April 6-12 is National Public Health Week.
Don’t know where to celebrate? Well, look no farther than the USF College of Public Health.
National Public Health Week is sponsored by the American Public Health Association. Since 1995, the group declared the first week in April as “a time to recognize the contributions of public health and highlight issues that are important to improving our nation’s health.”
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What follows are a series of posts highlighting some of many events the USF College of Public Health is hosting for National Public Health Week. Some of the blogs are written coverage, others video highlights. And be sure to check out the places within the story that provide audio clips from public health experts. Click here for a full list of events.
Donors make Give Life Day a success
Give Life Day was one of COPH’s ongoing events to prelude next week’s National Public Health Week. Students and faculty have been working hard to promote community engagement by offering education about exercise, CPR techniques, and public spaces, to name a few. During Give Life Day, 26 donors joined the OneBlood Bloodmobile and the National Marrow Donor registry. Donate Life Florida added seven new names to their organ and tissue registry.
Keeping Hillsborough River State Park trash free with USF College of Public Health [multimedia]
In anticipation of National Public Health Week, USF College of Public Health has scheduled an array of activities and events to create awareness. On Saturday, March 28, nearly 200 volunteers arrived at Hillsborough River State Park to clean the park. The event was part of a Trash Free Waters Initiative organized by Keep Tampa Bay Beautiful and sponsored by Zephyrhills Water.
Volunteers were asked to be scientists for the day and collect data on the categories of litter they picked up. The data will be complied with stats from the previous clean-ups and will then be submitted to groups such as the Environmental Protection Agency and the International Coastal Conservancy.
The Hillsborough River is one of the main water sources for Tampa residents.
“It’s very important to recognize that the litter items are not supposed to be there” said Tom Damico, the environmental coordinator for Keep Tampa Bay Beautiful.
Most of litter found is left behind from picnics and camping activities. Bottle caps, candy wrappers, and cigarette butts contain harmful chemicals and take up to two years to biodegrade.
“No one seems to think it’s garbage,” said Marie Bourgeois, PhD, an assistant research professor at USF who came with her daughter and offered an extra credit incentive to her students. “We live in this world and we’re going to leave this world to other people.”
Using interactive health activities to educate children during the Haitian Health Fair
USF Health Service Corps Health Fair had it’s second year event at the Bethanie Adventist Haitian Church on Saturday, March 28, where more than 45 adults received health screenings.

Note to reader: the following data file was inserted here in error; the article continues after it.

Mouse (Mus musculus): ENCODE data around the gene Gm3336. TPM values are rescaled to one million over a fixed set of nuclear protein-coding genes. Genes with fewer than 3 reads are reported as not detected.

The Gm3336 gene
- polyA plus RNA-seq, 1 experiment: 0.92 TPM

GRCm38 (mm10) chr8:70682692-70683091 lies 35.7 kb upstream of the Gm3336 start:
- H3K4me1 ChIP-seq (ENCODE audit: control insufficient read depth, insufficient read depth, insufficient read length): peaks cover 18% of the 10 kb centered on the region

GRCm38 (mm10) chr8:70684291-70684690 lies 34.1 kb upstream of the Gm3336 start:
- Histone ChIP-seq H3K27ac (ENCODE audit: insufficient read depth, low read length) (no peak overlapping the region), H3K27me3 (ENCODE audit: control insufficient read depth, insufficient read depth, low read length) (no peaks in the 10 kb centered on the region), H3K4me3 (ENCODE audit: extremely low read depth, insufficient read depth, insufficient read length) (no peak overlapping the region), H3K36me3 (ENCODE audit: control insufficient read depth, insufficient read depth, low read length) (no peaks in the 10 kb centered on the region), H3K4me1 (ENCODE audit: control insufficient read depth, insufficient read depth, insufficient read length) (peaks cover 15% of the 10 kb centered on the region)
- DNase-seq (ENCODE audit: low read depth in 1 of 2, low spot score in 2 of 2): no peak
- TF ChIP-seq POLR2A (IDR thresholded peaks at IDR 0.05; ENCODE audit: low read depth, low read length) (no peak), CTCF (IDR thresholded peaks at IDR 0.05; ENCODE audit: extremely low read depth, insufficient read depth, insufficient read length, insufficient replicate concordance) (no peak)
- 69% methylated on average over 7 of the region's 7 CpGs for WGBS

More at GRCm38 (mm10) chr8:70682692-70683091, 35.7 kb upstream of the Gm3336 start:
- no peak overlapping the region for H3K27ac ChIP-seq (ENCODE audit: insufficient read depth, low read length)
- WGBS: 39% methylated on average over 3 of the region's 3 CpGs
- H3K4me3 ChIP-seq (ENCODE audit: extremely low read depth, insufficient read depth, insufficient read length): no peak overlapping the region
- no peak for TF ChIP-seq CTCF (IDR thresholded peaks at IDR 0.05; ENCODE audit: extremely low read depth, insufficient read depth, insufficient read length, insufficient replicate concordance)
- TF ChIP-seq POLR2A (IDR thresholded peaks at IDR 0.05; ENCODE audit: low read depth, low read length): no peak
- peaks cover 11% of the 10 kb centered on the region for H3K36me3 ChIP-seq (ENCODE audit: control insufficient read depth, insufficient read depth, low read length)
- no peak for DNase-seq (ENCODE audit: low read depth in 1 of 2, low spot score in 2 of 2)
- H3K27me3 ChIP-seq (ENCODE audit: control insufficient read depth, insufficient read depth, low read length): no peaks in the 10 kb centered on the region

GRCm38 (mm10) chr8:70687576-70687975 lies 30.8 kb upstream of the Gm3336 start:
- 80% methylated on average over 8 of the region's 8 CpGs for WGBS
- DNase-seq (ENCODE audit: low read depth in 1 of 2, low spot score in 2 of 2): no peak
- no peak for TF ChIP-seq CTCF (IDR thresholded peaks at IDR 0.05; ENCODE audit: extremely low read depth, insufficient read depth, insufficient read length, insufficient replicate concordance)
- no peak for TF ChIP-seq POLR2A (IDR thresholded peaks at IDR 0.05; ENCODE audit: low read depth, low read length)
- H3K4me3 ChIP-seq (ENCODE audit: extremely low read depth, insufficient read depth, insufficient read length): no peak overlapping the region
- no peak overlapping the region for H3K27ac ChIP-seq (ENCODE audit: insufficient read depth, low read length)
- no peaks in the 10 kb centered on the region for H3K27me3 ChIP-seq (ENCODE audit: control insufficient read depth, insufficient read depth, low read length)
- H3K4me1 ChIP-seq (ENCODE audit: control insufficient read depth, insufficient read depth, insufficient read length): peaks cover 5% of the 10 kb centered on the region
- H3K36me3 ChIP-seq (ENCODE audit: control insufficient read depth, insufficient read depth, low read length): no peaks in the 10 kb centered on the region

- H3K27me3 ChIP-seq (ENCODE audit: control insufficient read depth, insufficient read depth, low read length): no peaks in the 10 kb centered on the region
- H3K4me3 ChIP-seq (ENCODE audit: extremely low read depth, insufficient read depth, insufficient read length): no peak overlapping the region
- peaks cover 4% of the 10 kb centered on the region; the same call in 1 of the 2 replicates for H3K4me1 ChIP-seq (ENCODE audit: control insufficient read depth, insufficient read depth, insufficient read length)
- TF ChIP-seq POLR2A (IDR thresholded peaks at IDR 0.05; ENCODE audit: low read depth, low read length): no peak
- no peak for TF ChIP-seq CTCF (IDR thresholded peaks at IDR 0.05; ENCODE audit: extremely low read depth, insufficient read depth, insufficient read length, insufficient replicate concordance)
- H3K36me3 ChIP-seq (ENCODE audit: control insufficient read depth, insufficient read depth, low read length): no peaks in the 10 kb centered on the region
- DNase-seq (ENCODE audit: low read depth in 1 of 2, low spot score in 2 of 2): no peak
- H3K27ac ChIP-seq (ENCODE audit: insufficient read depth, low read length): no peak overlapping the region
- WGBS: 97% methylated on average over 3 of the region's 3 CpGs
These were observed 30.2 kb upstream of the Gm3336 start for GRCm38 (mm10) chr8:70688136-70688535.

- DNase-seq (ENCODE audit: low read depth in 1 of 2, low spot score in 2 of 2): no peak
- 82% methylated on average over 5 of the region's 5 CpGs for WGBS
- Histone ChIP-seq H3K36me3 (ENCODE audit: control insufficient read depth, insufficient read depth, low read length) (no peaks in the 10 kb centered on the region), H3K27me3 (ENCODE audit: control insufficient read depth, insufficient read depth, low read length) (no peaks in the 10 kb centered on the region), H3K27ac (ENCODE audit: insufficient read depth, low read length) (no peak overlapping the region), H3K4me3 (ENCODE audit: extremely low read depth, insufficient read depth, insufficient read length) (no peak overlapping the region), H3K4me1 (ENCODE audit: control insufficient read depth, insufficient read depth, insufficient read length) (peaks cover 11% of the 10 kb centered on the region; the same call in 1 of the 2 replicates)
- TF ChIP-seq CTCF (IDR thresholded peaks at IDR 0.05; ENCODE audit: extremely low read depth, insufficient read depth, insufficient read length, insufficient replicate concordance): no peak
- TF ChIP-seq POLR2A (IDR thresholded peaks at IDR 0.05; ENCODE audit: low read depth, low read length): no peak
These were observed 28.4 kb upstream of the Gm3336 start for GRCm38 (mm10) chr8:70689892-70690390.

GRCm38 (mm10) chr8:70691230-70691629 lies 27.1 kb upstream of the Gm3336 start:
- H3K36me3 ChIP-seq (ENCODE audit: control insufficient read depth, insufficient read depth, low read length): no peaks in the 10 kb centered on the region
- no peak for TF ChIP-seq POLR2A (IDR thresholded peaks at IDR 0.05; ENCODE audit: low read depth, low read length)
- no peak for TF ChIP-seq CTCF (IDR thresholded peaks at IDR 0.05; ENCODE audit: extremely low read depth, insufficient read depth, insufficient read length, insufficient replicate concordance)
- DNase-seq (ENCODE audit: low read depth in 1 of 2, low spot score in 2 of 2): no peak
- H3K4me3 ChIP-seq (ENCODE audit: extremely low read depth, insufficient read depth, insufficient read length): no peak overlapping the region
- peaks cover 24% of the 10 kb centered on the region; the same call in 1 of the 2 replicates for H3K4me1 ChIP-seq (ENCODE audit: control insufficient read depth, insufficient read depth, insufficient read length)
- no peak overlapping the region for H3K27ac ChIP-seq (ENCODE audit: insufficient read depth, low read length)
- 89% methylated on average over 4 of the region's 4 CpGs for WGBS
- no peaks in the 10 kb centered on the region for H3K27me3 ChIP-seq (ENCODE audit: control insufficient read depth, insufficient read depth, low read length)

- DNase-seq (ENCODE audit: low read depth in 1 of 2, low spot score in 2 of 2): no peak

Here is the link to more photos: Haitian health fair 2015
An early start to National Public Health Week begins with thanking community partners [multimedia]
“Our strategic plan is your strategic plan,” said Dr. Donna Petersen, dean of the USF College of Public Health, as she expressed gratitude toward an audience of almost 150 familiar colleagues during today’s 30th Anniversary Community Partner Celebration. More than three dozen local, state, national and international organizations attended out of 70 nominated by COPH faculty and staff. Dr. Petersen has been working on ways to help solve public health problems we face today, in days past and in years to come. Instead of publishing a report, which has finality, she invited her audience to visit the online forum to keep the conversation going.
Dr. Charles Mahan, dean emeritus of USF College of Public Health, recalled earlier times, when students and faculty didn’t go out to communities.
“Things have really changed,” he said, noting one of the first goals attained was offering the master’s of public health to those already working in the field via satellite, an early version of online courses.
Community partnerships ranging in fields of cancer, senior health, behavioral health, diabetes, and many more, have been a main gateway into gaining knowledge about community health, and have been instrumental in helping place students, as well as participate in research projects for field advancement.
“Nothing happens in public health without our partners,” said Dee Jeffers, RN, MPH, who has been working in communities for many years. Through public health initiatives, the average lifespan of individuals has increase by 25 years. Among the main factors making this possible are partnerships working in 10 areas: immunizations, work-place safety, motor vehicle safety, control of infectious diseases, heart disease, safer and healthier food, healthier mothers and babies, family planning, fluoridation of drinking water, and tobacco as a health hazard. As this list was read out, members of the audience applauded or raised their hand to acknowledge the work their organization does in the area.
The celebration continued with a projected presentation acknowledging organizations who worked with USF COPH throughout the past three decades. COPH has established their ongoing relationships worldwide, from Florida, Nicaragua to Uganda and also Malaysia. Click here to see a commemoration to those partners.
Read the full blog at USF Health News